I think there have been reports which have been misrepresentative in terms of what is actually taking place. There's some notion somehow that we don't train as hard as we once did, that we have become soft in our training rigors. That is in error. This is a very hard, strenuous training program that they have.

And the approach I think is the correct one, and the approach that is taken is not to try to intimidate or browbeat people into submission, but rather to be stern, be strict and instill the core values that the Navy has instilled over the years of honor, courage, commitment, and to bring that out from the heart as opposed to trying to drive it down through with the force of intimidation.

And so can the drill instructors as such be intimidating? The answer is yes. Should they be? The answer is yes. But they're doing it in a way in which, at the end of that training period, these young people are leaving fully capable of going out and defending this country's interest. And so it's a remarkable transformation that takes place in a very short period of time. Astonishing, most of all, to the parents of the young people who come here.

And I'm sure that tomorrow or whenever graduation day is for these recruits who have completed their training their parents will, if not pass them by and not recognize them, will undoubtedly say to the leaders, "How did you do this? How were you able to take this young person that has spent their young lives with me and turned them into this sailor?" It's a remarkable transformation, so we have a great deal to be proud of in terms of the kind of people that we're turning out, turning into the military.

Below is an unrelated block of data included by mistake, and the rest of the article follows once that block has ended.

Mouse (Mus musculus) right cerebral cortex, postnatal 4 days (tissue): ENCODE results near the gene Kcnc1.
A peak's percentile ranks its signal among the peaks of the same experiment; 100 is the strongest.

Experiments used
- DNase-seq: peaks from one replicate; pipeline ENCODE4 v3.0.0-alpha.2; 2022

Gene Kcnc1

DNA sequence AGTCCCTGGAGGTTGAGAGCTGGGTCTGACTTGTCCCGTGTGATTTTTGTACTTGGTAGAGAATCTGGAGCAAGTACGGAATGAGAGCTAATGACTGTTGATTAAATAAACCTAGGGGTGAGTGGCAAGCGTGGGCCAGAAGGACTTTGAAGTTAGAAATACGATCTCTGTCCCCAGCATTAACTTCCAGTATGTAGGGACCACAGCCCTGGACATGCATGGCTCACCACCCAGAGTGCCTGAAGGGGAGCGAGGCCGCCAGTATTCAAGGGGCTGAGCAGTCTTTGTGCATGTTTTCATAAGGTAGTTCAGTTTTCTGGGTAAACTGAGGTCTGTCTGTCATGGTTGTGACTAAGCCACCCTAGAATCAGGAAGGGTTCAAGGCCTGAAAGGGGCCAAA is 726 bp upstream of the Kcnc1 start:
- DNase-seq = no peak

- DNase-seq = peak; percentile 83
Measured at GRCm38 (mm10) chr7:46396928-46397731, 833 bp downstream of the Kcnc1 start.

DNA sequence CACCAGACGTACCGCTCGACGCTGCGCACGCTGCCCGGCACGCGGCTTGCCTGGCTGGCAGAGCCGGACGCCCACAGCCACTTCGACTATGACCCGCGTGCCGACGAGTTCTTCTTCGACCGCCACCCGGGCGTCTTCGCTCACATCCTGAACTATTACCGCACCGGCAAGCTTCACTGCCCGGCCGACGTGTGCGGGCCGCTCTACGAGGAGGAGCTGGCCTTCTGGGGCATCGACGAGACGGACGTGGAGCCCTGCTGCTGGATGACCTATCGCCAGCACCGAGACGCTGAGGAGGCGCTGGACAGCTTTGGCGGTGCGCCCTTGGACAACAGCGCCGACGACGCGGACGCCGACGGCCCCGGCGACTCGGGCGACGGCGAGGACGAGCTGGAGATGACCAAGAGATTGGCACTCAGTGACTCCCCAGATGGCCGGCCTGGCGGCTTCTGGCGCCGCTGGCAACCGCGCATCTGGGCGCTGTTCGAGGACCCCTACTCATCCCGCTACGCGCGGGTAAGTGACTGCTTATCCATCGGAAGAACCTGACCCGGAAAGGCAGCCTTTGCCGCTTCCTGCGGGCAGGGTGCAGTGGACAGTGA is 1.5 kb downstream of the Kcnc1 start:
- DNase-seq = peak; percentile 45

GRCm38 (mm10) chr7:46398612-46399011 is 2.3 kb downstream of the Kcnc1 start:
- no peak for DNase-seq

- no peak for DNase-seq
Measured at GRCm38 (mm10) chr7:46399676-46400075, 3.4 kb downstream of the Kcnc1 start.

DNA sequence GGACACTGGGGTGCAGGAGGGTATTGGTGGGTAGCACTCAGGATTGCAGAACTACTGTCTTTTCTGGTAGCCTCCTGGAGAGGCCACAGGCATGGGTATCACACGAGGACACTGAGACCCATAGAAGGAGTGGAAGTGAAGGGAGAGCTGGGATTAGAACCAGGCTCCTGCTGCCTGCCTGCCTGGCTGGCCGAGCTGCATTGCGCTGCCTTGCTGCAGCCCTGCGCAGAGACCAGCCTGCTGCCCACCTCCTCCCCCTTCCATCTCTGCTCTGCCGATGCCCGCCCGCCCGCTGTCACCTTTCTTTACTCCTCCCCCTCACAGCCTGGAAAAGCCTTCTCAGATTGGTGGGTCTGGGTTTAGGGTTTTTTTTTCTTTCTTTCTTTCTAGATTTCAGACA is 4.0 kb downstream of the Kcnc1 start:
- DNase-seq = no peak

QMr. Secretary, one of the places you visited sailors, the USS Nebraska, where 987 new recruits are stationed, and 209 of those are female. Now in light of the sexual harassment problems at Aberdeen Proving Ground in Maryland do you see any potential problems here or have you learned of any possible sexual harassment problems at the Great Lakes Naval Training Center with recruits?

ANo, just to the contrary. As a matter of fact, I did receive a pre-brief from General Reimer and Secretary Togo West yesterday on the report that they are releasing as we speak. Apparently the press conference is ongoing at this moment.

But what they discovered, what the Army discovered, at Aberdeen, number one, is that it was an exception, an aberration as such in terms of what was taking place there. But they went further and even though that was the exception to the rule, nonetheless they found deeper problems.

Aberdeen was the exception that they found they were not getting strong leadership. It was a leadership deficiency at Aberdeen. But they've also found that it's much wider than they anticipated, that they were not getting the kind of leadership that that is necessary, the kind of oversight that is imperative and, for a variety of reasons, they had to get back to basics.

And so now they're adding more people to the training centers as such. They are going back to the core values that have always been part of the Army's training. They are going to put more chaplains back into service as such and there have been some (inaudible) on that.

But I think they were surprised by the fact that some of the -- many I would say, of the male drill instructors felt that they were not properly trained to deal with the opposite sex. And that is not the situation here at the Naval Training Center. Just to the contrary.